Add-on therapy in metformin-treated patients with type 2 diabetes at moderate cardiovascular risk: A nationwide study

David Thein, Mia Nielsen Christiansen, Ulrik Madvig Mogensen, Johan Skov Bundgaard, Rasmus Rørth, Christian Madelaire, Emil Loldrup Fosbøl, Morten Schou, Christian Torp-Pedersen, Gunnar Gislason, Lars Køber, Søren Lund Kristensen*

*Corresponding author for this work

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Background: In randomised clinical trials, glucagon-like peptide-1 receptor agonists (GLP-1 RAs) and sodium-glucose cotransporter 2 (SGLT-2) inhibitors reduced cardiovascular events in patients with type 2 diabetes (T2D) at high cardiovascular risk, as compared to standard care. However, data comparing these agents in patients with T2D who are at moderate risk is sparse. Methods: From Danish national registries, we included patients with T2D previously on metformin monotherapy, who started an additional glucose-lowering agent [GLP-1 RA, SGLT-2 inhibitor, dipeptidyl peptidase-4 (DPP-4) inhibitor, sulfonylurea (SU), or insulin] in the period 2010-2016. Patients with a history of cardiovascular events [heart failure (HF), myocardial infarction (MI) or stroke] were excluded. Patients were followed for up to 2 years. Cause-specific adjusted Cox regression models were used to compare the risk of hospitalisation for HF, a composite endpoint of major adverse cardiovascular events (MACE) (MI, stroke or cardiovascular death), and all-cause mortality for each add-on therapy. Patients who initiated DPP-4 inhibitors were used as reference. Results: The study included 46,986 T2D patients with a median age of 61 years and of which 59% were male. The median duration of metformin monotherapy prior to study inclusion was 5.3 years. Add-on therapy was distributed as follows: 13,148 (28%) GLP-1 RAs, 2343 (5%) SGLT-2 inhibitors, 15,426 (33%) DPP-4 inhibitors, 8917 (19%) SUs, and 7152 (15%) insulin. During follow-up, 623 (1.3%, range 0.8-2.1%) patients were hospitalised for HF-hazard ratios (HR) were 1.11 (95% CI 0.89-1.39) for GLP-1 RA, 0.84 (0.52-1.36) for SGLT-2 inhibitors, 0.98 (0.77-1.26) for SU and 1.54 (1.25-1.91) for insulin. The composite MACE endpoint occurred in 1196 (2.5%, range 1.5-3.6%) patients, yielding HRs of 0.82 (0.69-0.97) for GLP-1 RAs, 0.79 (0.56-1.12) for SGLT-2 inhibitors, 1.22 (1.03-1.49) for SU and 1.23 (1.07-1.47) for insulin. 1865 (3.9%, range 1.9-9.0%) died from any cause during follow-up. HRs for all-cause mortality were 0.91 (0.78-1.05) for GLP-1 RAs, 0.79 (0.58-1.07) for SGLT-2 inhibitors, 1.13 (0.99-1.31) for SU and 2.33 (2.08-2.61) for insulin. Conclusion: In a nationwide cohort of metformin-treated T2D patients and no history of cardiovascular events, the addition of either GLP-1 RA or SGLT-2 inhibitor to metformin treatment was associated with a similar risk of hospitalisation for HF and death, and a lower risk of MACE for GLP-1 RA when compared with add-on DPP-4 inhibitors. By contrast, initiation of treatment with SU and insulin were associated with a higher risk of MACE. Additionally, insulin was associated with an increased risk of all-cause mortality and hospitalisation for HF.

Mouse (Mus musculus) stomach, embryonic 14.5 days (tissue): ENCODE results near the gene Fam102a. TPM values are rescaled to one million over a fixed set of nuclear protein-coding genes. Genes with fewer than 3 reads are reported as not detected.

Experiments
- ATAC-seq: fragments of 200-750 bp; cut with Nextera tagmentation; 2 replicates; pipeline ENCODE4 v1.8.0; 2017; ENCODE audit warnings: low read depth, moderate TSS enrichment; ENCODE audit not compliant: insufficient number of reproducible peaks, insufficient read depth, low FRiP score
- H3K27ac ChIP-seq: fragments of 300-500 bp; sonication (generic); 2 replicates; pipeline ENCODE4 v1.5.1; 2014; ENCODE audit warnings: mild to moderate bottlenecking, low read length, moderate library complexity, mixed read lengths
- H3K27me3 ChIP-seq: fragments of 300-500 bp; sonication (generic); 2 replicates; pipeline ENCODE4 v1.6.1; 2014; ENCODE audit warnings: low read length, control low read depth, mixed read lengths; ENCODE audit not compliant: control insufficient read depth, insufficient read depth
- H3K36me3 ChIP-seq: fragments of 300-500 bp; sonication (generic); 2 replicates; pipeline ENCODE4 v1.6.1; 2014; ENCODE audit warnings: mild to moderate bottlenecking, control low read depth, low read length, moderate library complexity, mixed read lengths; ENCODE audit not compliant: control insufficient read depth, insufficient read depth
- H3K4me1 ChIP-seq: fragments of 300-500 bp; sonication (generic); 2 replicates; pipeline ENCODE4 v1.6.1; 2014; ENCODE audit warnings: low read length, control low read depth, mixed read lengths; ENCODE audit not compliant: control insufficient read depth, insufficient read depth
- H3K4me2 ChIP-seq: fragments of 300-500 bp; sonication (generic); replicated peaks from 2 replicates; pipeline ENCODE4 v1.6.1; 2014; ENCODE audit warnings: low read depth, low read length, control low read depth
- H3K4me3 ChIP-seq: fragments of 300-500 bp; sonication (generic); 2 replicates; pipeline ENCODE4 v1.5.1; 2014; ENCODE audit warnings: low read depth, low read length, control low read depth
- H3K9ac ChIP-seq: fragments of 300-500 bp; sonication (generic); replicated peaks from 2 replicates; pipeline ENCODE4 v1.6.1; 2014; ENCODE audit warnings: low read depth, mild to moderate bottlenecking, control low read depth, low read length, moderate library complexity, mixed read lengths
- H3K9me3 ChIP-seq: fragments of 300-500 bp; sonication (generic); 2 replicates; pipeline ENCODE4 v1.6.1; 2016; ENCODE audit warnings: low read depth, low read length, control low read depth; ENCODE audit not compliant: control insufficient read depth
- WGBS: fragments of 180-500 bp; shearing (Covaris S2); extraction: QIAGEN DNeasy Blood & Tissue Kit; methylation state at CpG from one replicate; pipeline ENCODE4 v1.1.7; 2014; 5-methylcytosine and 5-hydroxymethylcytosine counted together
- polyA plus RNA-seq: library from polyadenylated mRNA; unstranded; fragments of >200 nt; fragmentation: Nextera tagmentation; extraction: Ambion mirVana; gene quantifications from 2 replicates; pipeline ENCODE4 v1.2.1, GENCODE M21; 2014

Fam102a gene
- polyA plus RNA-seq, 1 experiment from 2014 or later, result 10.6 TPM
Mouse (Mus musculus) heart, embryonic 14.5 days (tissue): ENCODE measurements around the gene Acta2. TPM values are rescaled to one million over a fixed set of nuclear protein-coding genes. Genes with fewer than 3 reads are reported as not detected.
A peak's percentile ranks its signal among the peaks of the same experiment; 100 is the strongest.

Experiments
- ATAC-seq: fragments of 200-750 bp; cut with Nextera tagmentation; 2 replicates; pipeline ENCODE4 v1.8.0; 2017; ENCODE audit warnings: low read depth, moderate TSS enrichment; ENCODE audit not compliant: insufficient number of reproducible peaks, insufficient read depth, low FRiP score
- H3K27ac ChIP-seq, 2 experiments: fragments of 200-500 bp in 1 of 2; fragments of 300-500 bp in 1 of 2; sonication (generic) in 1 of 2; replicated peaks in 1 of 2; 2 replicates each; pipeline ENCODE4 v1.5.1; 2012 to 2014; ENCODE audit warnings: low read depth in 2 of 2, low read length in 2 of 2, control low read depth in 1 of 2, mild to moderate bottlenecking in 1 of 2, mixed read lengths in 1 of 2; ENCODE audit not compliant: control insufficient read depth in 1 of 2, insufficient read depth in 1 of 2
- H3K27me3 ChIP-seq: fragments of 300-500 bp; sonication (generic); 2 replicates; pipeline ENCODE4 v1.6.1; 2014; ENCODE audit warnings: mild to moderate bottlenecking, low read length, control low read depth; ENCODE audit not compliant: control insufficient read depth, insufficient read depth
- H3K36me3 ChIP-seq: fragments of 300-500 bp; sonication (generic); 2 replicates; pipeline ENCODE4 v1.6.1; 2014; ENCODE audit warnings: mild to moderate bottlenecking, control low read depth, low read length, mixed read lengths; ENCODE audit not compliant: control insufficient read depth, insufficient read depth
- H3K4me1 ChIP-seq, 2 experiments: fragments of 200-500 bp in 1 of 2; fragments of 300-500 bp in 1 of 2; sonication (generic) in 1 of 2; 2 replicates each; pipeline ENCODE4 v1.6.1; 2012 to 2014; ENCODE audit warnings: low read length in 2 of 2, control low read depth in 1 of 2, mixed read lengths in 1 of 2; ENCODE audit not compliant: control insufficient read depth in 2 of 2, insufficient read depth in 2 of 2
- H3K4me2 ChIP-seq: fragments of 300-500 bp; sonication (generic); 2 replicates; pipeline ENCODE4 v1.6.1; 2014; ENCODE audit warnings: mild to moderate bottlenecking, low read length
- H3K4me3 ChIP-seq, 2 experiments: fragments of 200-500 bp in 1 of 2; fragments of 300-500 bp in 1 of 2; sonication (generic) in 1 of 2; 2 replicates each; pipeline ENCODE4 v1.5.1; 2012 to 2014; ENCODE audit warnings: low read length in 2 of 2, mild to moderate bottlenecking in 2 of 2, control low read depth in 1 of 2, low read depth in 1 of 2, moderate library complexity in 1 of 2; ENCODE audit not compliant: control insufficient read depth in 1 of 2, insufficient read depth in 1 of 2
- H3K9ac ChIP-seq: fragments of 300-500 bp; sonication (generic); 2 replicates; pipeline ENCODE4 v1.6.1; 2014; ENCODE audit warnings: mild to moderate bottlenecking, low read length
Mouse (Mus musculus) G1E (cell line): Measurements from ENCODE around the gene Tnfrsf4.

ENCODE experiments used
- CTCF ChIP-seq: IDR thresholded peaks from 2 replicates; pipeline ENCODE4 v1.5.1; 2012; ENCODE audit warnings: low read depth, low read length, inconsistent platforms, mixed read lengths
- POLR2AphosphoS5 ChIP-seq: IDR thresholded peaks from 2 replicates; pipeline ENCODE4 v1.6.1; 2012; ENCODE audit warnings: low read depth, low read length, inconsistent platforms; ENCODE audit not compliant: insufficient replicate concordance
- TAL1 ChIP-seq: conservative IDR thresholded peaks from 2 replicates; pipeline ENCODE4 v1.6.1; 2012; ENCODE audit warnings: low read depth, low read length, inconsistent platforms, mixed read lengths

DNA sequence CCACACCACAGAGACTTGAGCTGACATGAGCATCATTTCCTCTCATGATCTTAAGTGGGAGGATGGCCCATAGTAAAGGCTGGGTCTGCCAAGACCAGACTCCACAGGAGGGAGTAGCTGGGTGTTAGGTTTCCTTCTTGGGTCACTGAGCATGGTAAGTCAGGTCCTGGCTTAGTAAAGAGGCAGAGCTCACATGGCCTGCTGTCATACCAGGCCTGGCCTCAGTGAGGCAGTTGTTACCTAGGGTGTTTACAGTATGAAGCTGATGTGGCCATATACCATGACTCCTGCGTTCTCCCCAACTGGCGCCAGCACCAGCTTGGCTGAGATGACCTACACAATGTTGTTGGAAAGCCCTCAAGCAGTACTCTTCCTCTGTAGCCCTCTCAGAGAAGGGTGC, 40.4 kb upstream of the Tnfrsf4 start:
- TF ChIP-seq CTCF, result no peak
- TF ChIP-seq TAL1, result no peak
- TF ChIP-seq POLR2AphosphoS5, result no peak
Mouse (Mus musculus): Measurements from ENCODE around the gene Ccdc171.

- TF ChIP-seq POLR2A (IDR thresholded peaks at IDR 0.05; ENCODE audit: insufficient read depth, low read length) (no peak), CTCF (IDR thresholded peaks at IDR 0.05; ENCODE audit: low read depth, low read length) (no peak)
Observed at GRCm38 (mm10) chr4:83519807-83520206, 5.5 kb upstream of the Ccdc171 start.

Original languageEnglish
Article number107
JournalCardiovascular Diabetology
Issue number1
Number of pages11
Publication statusPublished - 6. Jul 2020


  • Heart failure
  • Myocardial infarction
  • Prognosis
  • Treatment
  • Type 2 diabetes

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